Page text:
The Best Little Whorehouse in Texas trailer (Uploaded to YouTube by Movieclips Classic Trailers)

Annie (May 21)
Musicals were waning on screen by the early 1980s. They wouldn’t go completely extinct, but several of the stories making the jump from stage to screen didn’t deliver big returns. Annie landed in that category. Despite ending up as the #10 moneymaker with $57 million for the year, the plucky orphan had taken $35 million to put on film (almost as much as it cost to make Conan and Rocky III combined). Ironically, the kid-targeted Annie would be beaten at the box office by another musical about, well, a whorehouse. To be continued in July.

The Best Little Whorehouse in Texas (July 23): Annie was a modest hit, but The Best Little Whorehouse in Texas was bigger. A big part of that was that Dolly Parton was in the middle of an incredible hot streak. Steadily becoming a bigger and bigger country start throughout the ’70s, Parton emerged as a film presence with 1980’s 9 to 5 while taking the title tune to #1 on both the country and pop charts. The southern-flavored musical was in her wheelhouse, and the story was retrofitted to add a couple of her own songs, including a brief rendition of “I Will Always Love You.” The film came in at #9 for the year. However, the rest of the ’80s saw a slow-down in Broadway adaptations, particularly after A Chorus Line bombed in 1985.


Rocky III trailer (Uploaded to YouTube by Movieclips Classic Trailers)

Rocky III (May 28)
Based on the major success of the first two Rocky films, Rocky III was something of a sure bet. Sylvester Stallone arrived to shoot at his most chiseled, and his new antagonist was the wildly charismatic Mr. T in his star-making turn as Clubber Lang. Though some critics derided the screenplay, the twist of having Rocky’s old nemesis, Apollo Creed (Carl Weathers) become his new best friend and trainer (after the death of Burgess Meredith’s Mickey) played extremely well with audiences. Having a massive hit on the soundtrack didn’t hurt either. Rocky punched his way to #4 for the year, making over $120 million in America against a budget of $17 million. It’s not much of a surprise that the franchise went for three more films and continues today with the Creed spin-off series.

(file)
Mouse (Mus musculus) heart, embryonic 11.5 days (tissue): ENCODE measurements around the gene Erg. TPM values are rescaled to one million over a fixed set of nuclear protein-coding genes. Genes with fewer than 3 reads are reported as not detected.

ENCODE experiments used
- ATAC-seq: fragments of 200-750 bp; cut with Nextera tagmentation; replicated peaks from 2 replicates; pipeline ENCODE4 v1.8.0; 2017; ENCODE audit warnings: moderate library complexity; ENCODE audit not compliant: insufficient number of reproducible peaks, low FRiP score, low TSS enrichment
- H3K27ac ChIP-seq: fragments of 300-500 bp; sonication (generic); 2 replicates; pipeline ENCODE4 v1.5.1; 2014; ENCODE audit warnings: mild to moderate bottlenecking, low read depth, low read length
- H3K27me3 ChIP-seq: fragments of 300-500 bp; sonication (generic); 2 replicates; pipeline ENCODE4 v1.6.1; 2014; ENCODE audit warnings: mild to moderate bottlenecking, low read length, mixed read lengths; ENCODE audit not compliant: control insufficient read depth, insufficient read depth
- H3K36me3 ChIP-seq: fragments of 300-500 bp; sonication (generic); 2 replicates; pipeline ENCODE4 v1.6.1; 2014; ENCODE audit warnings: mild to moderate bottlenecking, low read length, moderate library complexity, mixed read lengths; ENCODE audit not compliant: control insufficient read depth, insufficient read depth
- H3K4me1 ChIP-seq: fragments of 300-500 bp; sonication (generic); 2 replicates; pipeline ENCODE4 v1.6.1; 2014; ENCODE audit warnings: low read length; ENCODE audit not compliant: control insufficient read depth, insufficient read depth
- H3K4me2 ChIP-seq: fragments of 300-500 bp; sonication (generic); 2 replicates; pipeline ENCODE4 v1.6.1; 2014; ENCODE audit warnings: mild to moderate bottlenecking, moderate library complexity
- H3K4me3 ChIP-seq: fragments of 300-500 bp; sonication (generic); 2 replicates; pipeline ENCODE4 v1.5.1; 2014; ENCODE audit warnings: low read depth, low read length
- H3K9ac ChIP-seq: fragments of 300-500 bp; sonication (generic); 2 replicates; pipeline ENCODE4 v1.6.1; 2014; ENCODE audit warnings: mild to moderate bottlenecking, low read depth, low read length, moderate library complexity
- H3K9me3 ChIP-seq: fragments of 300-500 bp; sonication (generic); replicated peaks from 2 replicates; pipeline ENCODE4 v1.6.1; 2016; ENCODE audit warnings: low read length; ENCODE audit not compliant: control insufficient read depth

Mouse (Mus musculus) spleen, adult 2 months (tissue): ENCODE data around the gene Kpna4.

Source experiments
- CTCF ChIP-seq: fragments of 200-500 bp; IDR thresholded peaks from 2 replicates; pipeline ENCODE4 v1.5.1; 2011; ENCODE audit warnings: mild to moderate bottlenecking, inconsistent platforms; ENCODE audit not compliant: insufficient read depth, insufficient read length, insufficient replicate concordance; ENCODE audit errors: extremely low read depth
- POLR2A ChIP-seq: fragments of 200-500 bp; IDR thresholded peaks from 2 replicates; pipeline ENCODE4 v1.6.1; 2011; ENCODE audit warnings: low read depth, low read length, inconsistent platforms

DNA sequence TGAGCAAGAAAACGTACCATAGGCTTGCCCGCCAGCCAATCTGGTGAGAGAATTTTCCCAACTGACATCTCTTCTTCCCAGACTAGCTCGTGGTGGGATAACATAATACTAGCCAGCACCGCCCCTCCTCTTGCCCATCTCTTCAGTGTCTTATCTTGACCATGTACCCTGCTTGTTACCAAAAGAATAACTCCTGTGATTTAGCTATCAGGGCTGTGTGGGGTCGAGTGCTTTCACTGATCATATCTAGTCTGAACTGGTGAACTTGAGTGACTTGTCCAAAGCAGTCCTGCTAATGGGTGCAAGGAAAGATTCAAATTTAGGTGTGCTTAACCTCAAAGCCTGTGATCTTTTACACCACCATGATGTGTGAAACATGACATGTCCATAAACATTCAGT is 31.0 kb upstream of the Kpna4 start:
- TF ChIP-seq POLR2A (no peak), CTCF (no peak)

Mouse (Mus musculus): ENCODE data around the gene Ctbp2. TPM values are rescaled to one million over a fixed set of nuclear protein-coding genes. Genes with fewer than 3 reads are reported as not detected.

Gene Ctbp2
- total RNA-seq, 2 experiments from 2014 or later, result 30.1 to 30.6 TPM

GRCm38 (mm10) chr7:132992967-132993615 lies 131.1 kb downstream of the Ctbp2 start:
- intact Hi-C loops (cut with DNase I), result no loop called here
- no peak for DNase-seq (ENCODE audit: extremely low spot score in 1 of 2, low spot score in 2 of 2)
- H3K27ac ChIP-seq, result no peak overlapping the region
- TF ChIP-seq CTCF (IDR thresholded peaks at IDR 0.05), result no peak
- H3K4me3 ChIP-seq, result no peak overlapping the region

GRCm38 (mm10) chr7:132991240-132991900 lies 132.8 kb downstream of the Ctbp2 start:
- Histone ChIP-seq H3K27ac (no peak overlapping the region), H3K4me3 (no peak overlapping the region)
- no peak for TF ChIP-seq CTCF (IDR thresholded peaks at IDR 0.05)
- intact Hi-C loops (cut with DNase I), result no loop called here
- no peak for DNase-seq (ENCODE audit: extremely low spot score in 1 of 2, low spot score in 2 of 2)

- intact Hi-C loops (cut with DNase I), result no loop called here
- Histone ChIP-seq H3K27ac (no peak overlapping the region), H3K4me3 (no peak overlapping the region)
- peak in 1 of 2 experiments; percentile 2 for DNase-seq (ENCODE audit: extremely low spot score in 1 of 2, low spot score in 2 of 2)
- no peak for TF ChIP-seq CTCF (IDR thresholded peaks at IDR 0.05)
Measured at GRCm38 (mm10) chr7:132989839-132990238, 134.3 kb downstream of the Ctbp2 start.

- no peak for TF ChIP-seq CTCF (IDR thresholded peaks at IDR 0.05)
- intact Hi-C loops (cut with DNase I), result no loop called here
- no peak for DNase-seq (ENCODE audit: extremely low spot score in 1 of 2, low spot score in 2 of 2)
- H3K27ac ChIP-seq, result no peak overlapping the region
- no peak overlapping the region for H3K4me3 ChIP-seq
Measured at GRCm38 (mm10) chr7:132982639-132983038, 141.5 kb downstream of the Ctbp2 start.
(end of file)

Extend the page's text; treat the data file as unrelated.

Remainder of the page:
Star Trek II: The Wrath of Khan (June 4)
1979’s Star Trek: The Motion Picture put the crew of the Enterprise back in front of fans for the first time in ten years. While it was a solid hit, it had mixed reviews, and some stretches that were badly paced (or, worse, boring). Paramount ordered a sequel with a smaller budget, and Nicholas Meyer made the most of it. Star Trek II brought back one of the series’ most memorable antagonists, Khan (Ricardo Montalbán), and Meyer blended action, suspense, strong characterization, moments of humor, and genuine emotion. The film played like the best of the TV series on a big screen with an even larger villain. It’s fair to say that Khan is responsible for Star Trek not only staying on movie screens, but returning to television by 1987. It’s become a template for many other franchise sequels with its incorporation of franchise-specific mythology and the notion of continually upping the stakes. Audiences voted with their wallets, putting it at #6 for the year.


Poltergeist trailer (Uploaded to YouTube by Movieclips Classic Trailers)

Poltergeist (June 4)
A common misconception is that Steven Spielberg as the director, when in fact it was Tobe Hooper. Spielberg was the producer, and he was very hands-on, but intersecting studio contracts prevented him from directing another film while preparing to direct E.T. The irony is that at one point, E.T. and Poltergeist were one movie, a concept called Night Skies, which was a more horror-oriented take on extraterrestrials. Spielberg reconsidered, splitting the story concepts in two films: a suburban horror story and a tale about the friendship between a boy and an alien. Spielberg had talked to The Texas Chainsaw Massacre director Hooper about Night Skies, and he eventually came on board for Poltergeist. The movie was a major hit, scaring the bejeezus out of an entire generation (The tree! The pool! That damn clown!). It finished #8 for the year, yielded two sequels, an in-name-only spin-off TV series, and a reboot. And, of course, “They’re here!”

Friday the 13th Part III (August 13)
Shot in 3D, Friday the 13th Part III was originally pitched as the end of the series (stop laughing). However, this is the installment where Jason acquires his totemic hockey mask, giving him an instantly recognizable identity apart from other slashers of the screen. The movie did enough business to warrant the franchise continuing (and continuing), and demonstrated that programming to the horror audience, even in summer months, is effective counter-programming to big-budget blockbusters.


E.T.: The Extra-Terrestrial trailer (Uploaded to YouTube by Movieclips Classic Trailers)

  1. T.: The Extra-Terrestrial (June 11)